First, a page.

First SWCC Warrant
By Journalist 1st Class (SW/AW) Sonya Ansarov, Naval
Special Warfare Command Public Affairs
CORONADO, Calif. (NNS) -- Chief Warrant Officer
(CWO2) David L. Wylie III, Special Boat Team (SBT)
12 in Coronado, Calif., was commissioned as the
first Special Warfare Combatant-craft Crewman (SWCC)
warrant officer Oct.1, at a ceremony held aboard
Naval Amphibious Base.
Wylie, who was a chief boatswain's mate (SWCC/SW),
is the first of four SWCC chiefs selected to the
rank of warrant officer. The other three SWCC
warrant officers will be commissioned later this
year and early next year.
"The warrant officer program is a giant step for the
SWCC community," said Cmdr. Steve Nelson, commanding
officer, SBT-12. "This program was designed to fill
the 'expertise' billet. Warrants are the technical
experts, the masters. I cannot think of a better
person to fill this
billet. Chief Wylie's successful career proves he's
the right man for this job, and I'm extremely proud
he's the first warrant for our community."
Warrant officers have been around since the
inception of the Navy. They were listed as sailing
masters, pursers (a ship's officer charged with
keeping accounts), boatswains, gunners, carpenters,
sail makers and midshipmen. Over the years, the
warrant officer rank evolved as the technical
experts within their particular field. Today,
warrant officers provide the Navy with an invaluable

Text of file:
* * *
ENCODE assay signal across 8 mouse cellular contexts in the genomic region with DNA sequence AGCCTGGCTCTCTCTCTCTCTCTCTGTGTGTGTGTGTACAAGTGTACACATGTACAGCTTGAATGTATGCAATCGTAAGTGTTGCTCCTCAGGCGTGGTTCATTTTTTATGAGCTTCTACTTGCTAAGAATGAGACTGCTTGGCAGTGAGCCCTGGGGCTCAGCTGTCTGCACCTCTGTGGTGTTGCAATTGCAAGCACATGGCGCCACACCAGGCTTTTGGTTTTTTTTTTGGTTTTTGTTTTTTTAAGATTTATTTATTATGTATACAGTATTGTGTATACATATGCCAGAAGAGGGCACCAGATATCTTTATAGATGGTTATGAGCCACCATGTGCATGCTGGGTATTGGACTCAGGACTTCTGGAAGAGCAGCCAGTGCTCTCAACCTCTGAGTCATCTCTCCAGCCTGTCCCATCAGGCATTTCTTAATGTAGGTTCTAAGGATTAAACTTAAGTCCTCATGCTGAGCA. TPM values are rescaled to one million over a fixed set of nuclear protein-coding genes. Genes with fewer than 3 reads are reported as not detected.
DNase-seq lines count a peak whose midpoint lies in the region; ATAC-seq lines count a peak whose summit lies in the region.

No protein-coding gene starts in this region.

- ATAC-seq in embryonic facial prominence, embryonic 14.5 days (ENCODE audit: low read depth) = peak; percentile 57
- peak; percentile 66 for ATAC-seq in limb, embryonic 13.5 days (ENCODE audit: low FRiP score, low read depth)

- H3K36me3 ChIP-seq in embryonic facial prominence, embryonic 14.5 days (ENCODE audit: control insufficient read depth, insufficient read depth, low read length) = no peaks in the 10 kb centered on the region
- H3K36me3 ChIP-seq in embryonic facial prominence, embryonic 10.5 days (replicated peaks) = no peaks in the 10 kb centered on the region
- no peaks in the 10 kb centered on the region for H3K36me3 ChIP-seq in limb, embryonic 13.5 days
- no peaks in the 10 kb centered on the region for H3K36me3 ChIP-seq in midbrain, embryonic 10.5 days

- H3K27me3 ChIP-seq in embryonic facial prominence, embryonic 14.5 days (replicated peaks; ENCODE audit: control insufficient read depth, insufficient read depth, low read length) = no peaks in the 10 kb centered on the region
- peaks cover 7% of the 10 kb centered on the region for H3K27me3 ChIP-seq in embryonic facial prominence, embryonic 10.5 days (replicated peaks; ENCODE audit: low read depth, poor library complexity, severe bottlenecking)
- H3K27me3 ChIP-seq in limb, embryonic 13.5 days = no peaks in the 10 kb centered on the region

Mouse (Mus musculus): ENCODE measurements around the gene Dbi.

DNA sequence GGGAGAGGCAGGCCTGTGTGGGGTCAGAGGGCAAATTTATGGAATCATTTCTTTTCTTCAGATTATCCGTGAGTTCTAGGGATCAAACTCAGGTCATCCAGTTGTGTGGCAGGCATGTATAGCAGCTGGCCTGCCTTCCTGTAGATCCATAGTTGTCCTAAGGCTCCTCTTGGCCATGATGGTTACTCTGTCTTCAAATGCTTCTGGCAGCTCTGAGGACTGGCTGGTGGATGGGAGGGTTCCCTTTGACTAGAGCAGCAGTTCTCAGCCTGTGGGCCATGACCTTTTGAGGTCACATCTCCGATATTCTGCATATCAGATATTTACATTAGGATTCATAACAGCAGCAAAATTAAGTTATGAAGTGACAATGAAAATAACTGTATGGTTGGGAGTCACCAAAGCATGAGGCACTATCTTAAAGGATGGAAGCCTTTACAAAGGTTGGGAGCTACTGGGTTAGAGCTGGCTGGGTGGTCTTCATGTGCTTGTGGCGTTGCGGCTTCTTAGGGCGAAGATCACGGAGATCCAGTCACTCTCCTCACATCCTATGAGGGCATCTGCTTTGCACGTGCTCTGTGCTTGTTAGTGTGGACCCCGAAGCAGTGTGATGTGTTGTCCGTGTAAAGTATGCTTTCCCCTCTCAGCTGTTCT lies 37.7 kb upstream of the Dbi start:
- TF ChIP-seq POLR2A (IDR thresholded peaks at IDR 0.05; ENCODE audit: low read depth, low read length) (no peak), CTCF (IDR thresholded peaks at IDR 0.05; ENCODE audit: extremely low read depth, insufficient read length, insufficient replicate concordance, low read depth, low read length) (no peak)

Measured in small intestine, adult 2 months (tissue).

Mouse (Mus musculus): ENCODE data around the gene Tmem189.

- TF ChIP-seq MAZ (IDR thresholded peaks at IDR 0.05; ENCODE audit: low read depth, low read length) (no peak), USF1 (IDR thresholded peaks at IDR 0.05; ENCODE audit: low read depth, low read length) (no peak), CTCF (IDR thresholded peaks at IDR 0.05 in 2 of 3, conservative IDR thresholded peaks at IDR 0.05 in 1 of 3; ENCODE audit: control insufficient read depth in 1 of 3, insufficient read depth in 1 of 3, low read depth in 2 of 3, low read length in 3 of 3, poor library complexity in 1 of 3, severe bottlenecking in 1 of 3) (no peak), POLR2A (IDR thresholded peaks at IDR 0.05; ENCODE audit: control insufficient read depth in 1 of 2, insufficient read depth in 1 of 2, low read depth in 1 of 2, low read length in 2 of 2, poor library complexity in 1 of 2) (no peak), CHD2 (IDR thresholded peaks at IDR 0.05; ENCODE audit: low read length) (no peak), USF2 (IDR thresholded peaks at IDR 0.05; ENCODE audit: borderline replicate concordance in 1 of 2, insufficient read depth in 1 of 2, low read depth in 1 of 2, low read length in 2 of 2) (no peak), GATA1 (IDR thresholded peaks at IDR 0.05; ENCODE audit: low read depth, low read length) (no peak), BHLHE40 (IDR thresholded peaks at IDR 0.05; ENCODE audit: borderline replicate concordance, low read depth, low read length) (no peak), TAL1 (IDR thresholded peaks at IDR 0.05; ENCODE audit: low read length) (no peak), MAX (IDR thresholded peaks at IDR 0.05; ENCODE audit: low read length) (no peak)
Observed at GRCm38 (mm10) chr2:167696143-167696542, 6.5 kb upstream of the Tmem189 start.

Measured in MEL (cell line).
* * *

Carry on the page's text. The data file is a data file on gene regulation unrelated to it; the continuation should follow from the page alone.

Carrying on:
form of leadership, as an officer who has the
expertise and authority to direct the most exacting
technical operations in a given occupational field.
After Wylie's chief anchors were removed, the
commanding officer read the Officer's Oath, and then
Wylie's wife and daughter attached the warrant
officer shoulder boards on his uniform - designating
him as Chief Warrant Officer Wylie.
"The warrant officer program is important for our
community," said Wylie. "We now have our own SWCC
officers as the special boat detachments officers in
charge. This is a very important role for the SWCC
community, and I feel I am the right person for the
Wylie has been a SWCC for 15 years, and he's been
the assistant officer-in-charge (AOIC) of two MK-V
detachments, most recently, in support of Operations
Enduring Freedom, Southern Watch and Iraqi Freedom.
"I know the significance and importance of this job,
and I'm ready for the responsibility," Wylie said.
"I'm just honored to be selected to wear this
uniform, and I'm especially honored to be the first
SWCC warrant officer.This is the future for our
After LDO/CWO (Limited Duty Officer/Chief Warrant
Officer) indoctrination in Pensacola, Fla., Wylie
will report as the MK-V Officer-in-Charge at Special
Boat Team 20.
For related news, visit the Naval Special Warfare
Navy NewsStand page at www.news.navy.mil/local/nsw.